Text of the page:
So what does it mean to epistemology and other philosophy if we cannot express content? I think it means specifically to epistemology (and even more specifically the positivist theory of truth) that verifying the truth and/or existence of the things around us is made much harder. In any theory of truth in metaphysics and epistemology, meaning will always be involved, and if meaning is involved, this faulty language is going to make meaning harder to officially validate. Because we cannot express content, many things have to have more effort put to them to be verified, and also, some things cannot be verified. Some things we see, have content which of course cannot be expressed, and if content is all there is to work with, little can be verified about the experience. For example if an enormous ‘xoolos’ colored rectangular box stood before you, all you would be able to verify is a large rectangular box figure, because the color characteristics of it would not be able to be expressed, because of its content status. If no one else saw it and had no empirical evidence for it, you would basically be talking about any big rectangular box like figure which there are many of in the universe. Fortunately, not all things are so content involved as this that they would be reduced as so, but because of our inability to express content, our ability to verify the existence of some distinct individual things is also flawed, just like our language systems.  The color ‘xoolos’ is just like yellow to a blind man and is content, and cannot be described. This means that some empirical things have the lack of ability or inability to be expressed just as some metaphysics and ontology do. So if there is some epistemological data that cannot be described or verified, why did the logical positivists and the Vienna Circle bash metaphysics so hard? I do not know, but this inability to express content makes all philosophy equal. What this argument basically reduces down to is  that all things in the world are inconsistent, and some things in the world in every subject area cannot be verified. Further reducing the argument down:  We are not sure of some things we propose as truth, and this calls for other methods to assure ourselves of certain things i.e. faith etc.  (this means that we must turn to God for assistance, but that is another argument).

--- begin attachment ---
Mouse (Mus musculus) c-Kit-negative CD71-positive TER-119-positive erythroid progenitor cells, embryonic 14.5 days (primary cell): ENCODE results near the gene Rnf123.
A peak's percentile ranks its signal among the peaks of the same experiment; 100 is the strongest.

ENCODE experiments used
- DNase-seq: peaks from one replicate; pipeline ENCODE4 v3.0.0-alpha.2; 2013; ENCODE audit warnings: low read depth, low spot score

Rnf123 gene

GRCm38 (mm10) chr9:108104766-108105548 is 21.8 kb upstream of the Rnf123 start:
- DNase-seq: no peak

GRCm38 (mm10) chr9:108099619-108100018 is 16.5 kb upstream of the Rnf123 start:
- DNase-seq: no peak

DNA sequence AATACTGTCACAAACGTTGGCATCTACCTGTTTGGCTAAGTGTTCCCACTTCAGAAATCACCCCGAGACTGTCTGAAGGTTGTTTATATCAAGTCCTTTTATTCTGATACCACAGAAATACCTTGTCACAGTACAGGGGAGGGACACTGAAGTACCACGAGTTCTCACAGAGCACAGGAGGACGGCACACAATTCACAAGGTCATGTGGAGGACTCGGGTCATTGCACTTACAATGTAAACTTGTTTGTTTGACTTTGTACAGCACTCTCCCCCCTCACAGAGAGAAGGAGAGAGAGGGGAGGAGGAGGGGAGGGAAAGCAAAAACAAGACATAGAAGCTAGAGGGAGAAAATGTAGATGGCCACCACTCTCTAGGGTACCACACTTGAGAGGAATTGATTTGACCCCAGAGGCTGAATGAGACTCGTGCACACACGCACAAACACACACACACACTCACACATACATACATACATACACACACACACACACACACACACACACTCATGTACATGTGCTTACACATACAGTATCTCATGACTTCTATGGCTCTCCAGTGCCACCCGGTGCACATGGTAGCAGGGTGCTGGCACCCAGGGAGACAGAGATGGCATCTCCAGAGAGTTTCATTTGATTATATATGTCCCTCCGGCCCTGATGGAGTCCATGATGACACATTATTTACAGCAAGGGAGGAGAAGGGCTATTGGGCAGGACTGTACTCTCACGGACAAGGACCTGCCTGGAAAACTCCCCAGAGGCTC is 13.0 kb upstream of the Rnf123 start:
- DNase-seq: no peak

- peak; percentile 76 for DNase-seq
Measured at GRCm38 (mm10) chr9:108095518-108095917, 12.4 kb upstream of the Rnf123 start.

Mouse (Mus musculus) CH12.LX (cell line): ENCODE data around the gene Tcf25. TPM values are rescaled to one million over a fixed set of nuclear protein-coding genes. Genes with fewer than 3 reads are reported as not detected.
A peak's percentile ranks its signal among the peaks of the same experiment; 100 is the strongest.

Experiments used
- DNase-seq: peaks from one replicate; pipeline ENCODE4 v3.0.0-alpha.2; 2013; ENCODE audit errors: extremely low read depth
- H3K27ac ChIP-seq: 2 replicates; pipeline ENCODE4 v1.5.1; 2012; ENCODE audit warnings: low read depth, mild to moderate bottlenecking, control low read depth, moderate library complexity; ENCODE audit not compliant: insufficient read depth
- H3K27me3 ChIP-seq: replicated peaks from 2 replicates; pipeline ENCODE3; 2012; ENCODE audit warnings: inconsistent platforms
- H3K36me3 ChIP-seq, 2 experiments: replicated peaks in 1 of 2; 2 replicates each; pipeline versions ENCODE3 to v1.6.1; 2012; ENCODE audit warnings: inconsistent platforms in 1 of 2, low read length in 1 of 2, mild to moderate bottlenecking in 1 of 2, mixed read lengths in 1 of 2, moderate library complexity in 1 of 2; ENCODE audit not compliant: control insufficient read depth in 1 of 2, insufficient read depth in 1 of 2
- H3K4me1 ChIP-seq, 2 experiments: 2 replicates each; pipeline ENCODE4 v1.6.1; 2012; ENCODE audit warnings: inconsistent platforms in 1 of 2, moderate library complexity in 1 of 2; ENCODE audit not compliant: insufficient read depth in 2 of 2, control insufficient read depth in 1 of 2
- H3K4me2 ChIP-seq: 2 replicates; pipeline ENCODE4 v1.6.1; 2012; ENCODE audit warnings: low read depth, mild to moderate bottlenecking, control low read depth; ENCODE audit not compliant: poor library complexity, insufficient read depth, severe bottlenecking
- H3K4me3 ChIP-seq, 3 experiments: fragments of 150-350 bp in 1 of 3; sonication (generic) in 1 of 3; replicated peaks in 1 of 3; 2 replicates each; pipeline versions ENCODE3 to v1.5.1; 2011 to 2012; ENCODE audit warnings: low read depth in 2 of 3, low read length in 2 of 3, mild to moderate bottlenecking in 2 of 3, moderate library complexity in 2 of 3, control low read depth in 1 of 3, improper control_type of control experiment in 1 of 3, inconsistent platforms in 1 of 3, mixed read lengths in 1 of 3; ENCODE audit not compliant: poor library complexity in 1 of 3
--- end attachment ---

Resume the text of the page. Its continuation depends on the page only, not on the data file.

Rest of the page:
That is a kind of inconsistent explanation. I seem to have flaws in explaining my opinions in contrast with Schlick’s. If you want to talk more about it I would gladly do so.